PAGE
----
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The University of Buckingham Medicine Interview Questions

Advice & Insight From Interview Specialists

General Interview Information

As it stands, the university has not made publicly available its ratio of applicants to interviews or offers.

Standard Interview Format

The university will invite applicants who meet the entry requirements to a selection day. There are numerous selection days held throughout each admissions cycle. They run from March through to November, with the majority from May to September.

 

At the selection day, each applicant will be assessed using an MMI (Multiple Mini Interview). At Buckingham, this is specifically entitled the Objective, Structured Selection Examination (OSSE), and it is carefully composed from a series of tasks that are designed to correspond to the abilities detailed in ‘Good Medical Practice,’ published by the UK General Medical Council. There will be between 10 and 12 stations, and each will last for seven minutes. The stations will include some combination of the following:

Firstly, a test of the applicant’s ability to arrive at the selection location on time (with due allowance for validated travel disruption), bearing a full set of pre-defined documents.

Secondly, tests of their ability to communicate with, and empathise with, simulated patients. The patients will have complex life histories.

Thirdly, tests of the ability to reflect on their own life events, including those described in the applicant’s personal statement.

Four – testing of comprehension ability and ability in the verbal explanation of ideas presented in writing

Five – testing of numerical skills – this will be related to common tasks that will be encountered during a career in Medicine.

Six – testing of the ability to observe and summarise information. This will use a video interview that has been recorded, featuring a patient and doctor.

Seven – testing of the ability to identify strengths and weaknesses of communication skills exhibited during a simulated consultation between a doctor and a patient.

Eight – testing of the ability to follow instructions for a practical task involving physical interaction with a simulated patient. Additionally, assessment of the capacity to interact sensitively and safely with the patient when undertaking the task.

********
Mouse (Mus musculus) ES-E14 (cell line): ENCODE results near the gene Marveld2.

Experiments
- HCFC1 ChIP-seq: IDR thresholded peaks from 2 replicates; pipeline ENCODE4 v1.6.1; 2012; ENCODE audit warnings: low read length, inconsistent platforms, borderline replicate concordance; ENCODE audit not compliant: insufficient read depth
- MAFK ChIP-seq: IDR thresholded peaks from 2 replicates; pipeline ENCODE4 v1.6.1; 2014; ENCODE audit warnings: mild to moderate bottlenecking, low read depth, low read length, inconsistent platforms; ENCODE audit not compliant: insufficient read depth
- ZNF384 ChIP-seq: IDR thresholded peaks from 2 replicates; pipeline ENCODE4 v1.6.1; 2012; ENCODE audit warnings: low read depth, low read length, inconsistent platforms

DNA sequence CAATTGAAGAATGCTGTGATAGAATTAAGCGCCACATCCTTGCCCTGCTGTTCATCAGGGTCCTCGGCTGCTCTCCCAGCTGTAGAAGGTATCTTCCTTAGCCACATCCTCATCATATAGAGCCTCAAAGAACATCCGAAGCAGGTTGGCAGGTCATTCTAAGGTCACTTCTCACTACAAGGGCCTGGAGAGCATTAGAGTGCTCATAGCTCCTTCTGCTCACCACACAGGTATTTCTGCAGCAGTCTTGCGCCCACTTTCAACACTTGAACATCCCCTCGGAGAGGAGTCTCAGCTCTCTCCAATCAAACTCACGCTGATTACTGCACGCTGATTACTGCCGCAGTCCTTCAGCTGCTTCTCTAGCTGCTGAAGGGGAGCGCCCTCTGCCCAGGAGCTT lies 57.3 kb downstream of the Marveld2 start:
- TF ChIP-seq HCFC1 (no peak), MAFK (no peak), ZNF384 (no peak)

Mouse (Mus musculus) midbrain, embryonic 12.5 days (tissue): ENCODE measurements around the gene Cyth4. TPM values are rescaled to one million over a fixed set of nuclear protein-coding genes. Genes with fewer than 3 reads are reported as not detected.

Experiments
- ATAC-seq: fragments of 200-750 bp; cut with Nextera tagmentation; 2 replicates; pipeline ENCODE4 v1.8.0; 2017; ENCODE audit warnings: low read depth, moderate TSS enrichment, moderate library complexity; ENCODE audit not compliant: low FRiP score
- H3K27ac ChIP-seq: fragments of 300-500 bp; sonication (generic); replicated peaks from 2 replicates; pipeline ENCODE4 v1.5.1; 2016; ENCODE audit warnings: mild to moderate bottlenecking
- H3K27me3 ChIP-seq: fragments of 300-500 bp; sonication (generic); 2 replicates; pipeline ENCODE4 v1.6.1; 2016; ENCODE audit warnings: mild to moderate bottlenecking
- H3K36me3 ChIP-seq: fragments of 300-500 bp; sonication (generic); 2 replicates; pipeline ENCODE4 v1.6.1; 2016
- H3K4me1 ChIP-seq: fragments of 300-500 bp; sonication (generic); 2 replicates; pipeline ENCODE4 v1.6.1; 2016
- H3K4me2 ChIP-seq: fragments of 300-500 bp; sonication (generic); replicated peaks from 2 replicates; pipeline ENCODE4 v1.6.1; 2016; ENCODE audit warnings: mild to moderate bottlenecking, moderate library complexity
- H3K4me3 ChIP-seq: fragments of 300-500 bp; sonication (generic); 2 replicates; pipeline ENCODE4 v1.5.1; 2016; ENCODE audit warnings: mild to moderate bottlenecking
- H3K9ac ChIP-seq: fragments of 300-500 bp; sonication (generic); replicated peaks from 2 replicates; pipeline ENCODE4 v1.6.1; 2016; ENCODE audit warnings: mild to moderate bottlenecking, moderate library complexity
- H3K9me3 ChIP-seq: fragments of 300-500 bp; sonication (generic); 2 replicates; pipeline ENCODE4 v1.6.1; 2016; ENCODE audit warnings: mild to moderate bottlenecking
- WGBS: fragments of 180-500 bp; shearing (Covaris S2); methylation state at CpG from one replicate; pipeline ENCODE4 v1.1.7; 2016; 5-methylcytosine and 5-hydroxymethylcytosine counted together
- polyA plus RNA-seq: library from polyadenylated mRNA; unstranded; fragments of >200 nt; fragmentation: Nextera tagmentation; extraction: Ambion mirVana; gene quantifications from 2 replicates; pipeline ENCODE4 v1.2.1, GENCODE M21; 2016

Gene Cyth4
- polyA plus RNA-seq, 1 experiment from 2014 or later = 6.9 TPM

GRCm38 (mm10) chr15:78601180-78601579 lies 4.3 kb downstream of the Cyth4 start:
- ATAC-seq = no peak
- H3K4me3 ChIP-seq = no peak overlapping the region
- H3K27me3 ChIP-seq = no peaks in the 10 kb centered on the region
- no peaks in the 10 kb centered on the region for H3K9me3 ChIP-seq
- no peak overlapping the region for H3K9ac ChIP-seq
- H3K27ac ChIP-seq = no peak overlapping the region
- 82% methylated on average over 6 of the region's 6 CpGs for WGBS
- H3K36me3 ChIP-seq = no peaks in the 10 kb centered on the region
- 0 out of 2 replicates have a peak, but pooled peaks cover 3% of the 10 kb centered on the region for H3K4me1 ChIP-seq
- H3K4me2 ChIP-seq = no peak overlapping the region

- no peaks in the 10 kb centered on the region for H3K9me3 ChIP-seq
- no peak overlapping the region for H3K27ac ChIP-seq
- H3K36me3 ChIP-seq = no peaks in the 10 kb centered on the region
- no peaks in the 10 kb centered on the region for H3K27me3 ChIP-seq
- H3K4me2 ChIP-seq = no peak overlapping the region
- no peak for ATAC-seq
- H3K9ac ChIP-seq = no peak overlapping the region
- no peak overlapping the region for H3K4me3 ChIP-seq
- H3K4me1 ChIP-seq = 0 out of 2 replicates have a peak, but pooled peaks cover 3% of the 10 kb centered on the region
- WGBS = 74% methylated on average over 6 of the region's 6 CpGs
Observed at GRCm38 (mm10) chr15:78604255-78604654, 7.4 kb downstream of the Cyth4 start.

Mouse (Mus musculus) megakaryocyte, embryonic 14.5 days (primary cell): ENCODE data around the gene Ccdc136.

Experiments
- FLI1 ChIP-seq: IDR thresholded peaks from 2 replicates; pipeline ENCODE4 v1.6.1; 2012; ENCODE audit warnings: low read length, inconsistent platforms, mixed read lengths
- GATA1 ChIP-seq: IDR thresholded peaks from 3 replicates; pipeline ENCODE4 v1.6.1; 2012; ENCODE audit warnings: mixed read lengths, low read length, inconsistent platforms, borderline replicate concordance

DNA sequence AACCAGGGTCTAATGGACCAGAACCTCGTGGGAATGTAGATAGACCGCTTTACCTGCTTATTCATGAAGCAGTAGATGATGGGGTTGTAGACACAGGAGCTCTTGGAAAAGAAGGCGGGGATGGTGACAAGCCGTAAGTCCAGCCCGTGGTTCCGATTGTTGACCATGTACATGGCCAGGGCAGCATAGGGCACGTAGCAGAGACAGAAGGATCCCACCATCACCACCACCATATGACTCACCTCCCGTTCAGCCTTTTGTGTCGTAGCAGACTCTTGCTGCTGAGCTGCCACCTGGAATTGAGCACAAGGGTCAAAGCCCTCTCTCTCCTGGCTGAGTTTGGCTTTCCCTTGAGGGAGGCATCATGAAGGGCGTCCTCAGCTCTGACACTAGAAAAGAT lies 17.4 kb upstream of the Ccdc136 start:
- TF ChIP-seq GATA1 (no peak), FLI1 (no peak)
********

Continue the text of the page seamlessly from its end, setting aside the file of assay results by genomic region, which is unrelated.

Nine – testing of the ability to communicate and work collaboratively with colleagues through set collaborative tasks.

Ten – testing of the applicant’s ability to establish a partnership with individuals through negotiation.

Buckingham explains that the time pressure of the OSSE should be seen as testing your resilience, although efforts are made to ensure that the tasks can be completed within the allotted time. However, they state that ‘it is explicitly recognised that the capacity to maintain such focus is an essential attribute of a person who intends to work as a doctor in the future.’

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Before the Interview

You should base your preparation for this interview on the handbook that Buckhingham provides, that we have outlined above. They provide far more information than most medical schools on the exact way in which their interview will be run, and what it will be assessing. Make sure that you also read the GMC’s Good Medical Practice documents, and ensure that you know them well enough to reflect on them in a high pressure environment.

Exemplar & Recent Interview Questions

Communication
Why is it so important that doctors are able to communicate with a wide range of people easily?
Can you think of a situation when your ability to communicate well helped your or your team?
Are you good at understanding information and then simplifying it for others? When have you demonstrated this ability?
Who do doctors have to communicate with when they’re at work, other than patients?
What are the most important personal attributes that will make someone a good communicator?

Optimise Your Interview Performance

Learn the best interview strategies and practice with past interview questions & model answers.

Empathy
Were you in a pastoral care role at school?
How have you shown empathy to others in your day-to-day life so far?
What does empathy mean?
Why is empathy seen as more important than sympathy?
Tell me about someone that you have helped through a challenging situation, or through a challenging time of their life.
Tell me about a patient that you have met during your work experience who you truly empathised with.

Collaboration

Tell me about a time when your leadership skills were challenged.

What makes a good team player? How do these attributes differ to those that a good leader might need?
Are you a better leader or team player?
Tell me about a time that you struggled to work with someone else.
Tell me how you would motivate a team member that wasn’t pulling their weight.

The University of Buckingham Medicine Interview Questions

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